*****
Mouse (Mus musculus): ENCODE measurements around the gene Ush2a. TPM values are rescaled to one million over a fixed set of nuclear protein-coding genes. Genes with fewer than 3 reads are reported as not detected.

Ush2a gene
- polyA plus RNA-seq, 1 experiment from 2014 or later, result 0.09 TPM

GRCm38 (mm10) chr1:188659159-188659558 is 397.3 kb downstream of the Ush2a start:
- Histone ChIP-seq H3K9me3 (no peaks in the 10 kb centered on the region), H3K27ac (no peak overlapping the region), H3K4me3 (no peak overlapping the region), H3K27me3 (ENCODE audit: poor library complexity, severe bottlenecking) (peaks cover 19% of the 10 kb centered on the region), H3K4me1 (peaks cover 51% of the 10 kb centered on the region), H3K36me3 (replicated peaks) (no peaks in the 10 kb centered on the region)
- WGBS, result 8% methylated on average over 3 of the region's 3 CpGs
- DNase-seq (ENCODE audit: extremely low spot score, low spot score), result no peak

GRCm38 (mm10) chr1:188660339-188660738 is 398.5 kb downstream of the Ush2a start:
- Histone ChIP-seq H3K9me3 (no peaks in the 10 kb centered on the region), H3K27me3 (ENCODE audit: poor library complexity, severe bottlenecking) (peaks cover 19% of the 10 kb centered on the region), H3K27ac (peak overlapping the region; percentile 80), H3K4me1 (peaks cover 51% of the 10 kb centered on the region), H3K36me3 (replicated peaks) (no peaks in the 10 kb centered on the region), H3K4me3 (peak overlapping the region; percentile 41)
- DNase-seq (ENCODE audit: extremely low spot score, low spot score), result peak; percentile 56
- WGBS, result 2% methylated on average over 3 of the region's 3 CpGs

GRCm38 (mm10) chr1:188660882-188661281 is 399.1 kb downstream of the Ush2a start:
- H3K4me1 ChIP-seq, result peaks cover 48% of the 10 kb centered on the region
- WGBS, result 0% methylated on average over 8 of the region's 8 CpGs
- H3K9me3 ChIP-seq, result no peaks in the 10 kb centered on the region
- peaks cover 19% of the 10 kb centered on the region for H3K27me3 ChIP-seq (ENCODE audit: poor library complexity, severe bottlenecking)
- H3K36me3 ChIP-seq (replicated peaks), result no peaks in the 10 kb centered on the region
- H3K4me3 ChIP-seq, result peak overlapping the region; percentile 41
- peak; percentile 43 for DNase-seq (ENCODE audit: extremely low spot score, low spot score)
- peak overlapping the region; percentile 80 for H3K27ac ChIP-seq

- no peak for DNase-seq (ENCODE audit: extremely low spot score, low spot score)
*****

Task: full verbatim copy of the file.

Mouse (Mus musculus): ENCODE measurements around the gene Ush2a. TPM values are rescaled to one million over a fixed set of nuclear protein-coding genes. Genes with fewer than 3 reads are reported as not detected.

Ush2a gene
- polyA plus RNA-seq, 1 experiment from 2014 or later, result 0.09 TPM

GRCm38 (mm10) chr1:188659159-188659558 is 397.3 kb downstream of the Ush2a start:
- Histone ChIP-seq H3K9me3 (no peaks in the 10 kb centered on the region), H3K27ac (no peak overlapping the region), H3K4me3 (no peak overlapping the region), H3K27me3 (ENCODE audit: poor library complexity, severe bottlenecking) (peaks cover 19% of the 10 kb centered on the region), H3K4me1 (peaks cover 51% of the 10 kb centered on the region), H3K36me3 (replicated peaks) (no peaks in the 10 kb centered on the region)
- WGBS, result 8% methylated on average over 3 of the region's 3 CpGs
- DNase-seq (ENCODE audit: extremely low spot score, low spot score), result no peak

GRCm38 (mm10) chr1:188660339-188660738 is 398.5 kb downstream of the Ush2a start:
- Histone ChIP-seq H3K9me3 (no peaks in the 10 kb centered on the region), H3K27me3 (ENCODE audit: poor library complexity, severe bottlenecking) (peaks cover 19% of the 10 kb centered on the region), H3K27ac (peak overlapping the region; percentile 80), H3K4me1 (peaks cover 51% of the 10 kb centered on the region), H3K36me3 (replicated peaks) (no peaks in the 10 kb centered on the region), H3K4me3 (peak overlapping the region; percentile 41)
- DNase-seq (ENCODE audit: extremely low spot score, low spot score), result peak; percentile 56
- WGBS, result 2% methylated on average over 3 of the region's 3 CpGs

GRCm38 (mm10) chr1:188660882-188661281 is 399.1 kb downstream of the Ush2a start:
- H3K4me1 ChIP-seq, result peaks cover 48% of the 10 kb centered on the region
- WGBS, result 0% methylated on average over 8 of the region's 8 CpGs
- H3K9me3 ChIP-seq, result no peaks in the 10 kb centered on the region
- peaks cover 19% of the 10 kb centered on the region for H3K27me3 ChIP-seq (ENCODE audit: poor library complexity, severe bottlenecking)
- H3K36me3 ChIP-seq (replicated peaks), result no peaks in the 10 kb centered on the region
- H3K4me3 ChIP-seq, result peak overlapping the region; percentile 41
- peak; percentile 43 for DNase-seq (ENCODE audit: extremely low spot score, low spot score)
- peak overlapping the region; percentile 80 for H3K27ac ChIP-seq

- no peak for DNase-seq (ENCODE audit: extremely low spot score, low spot score)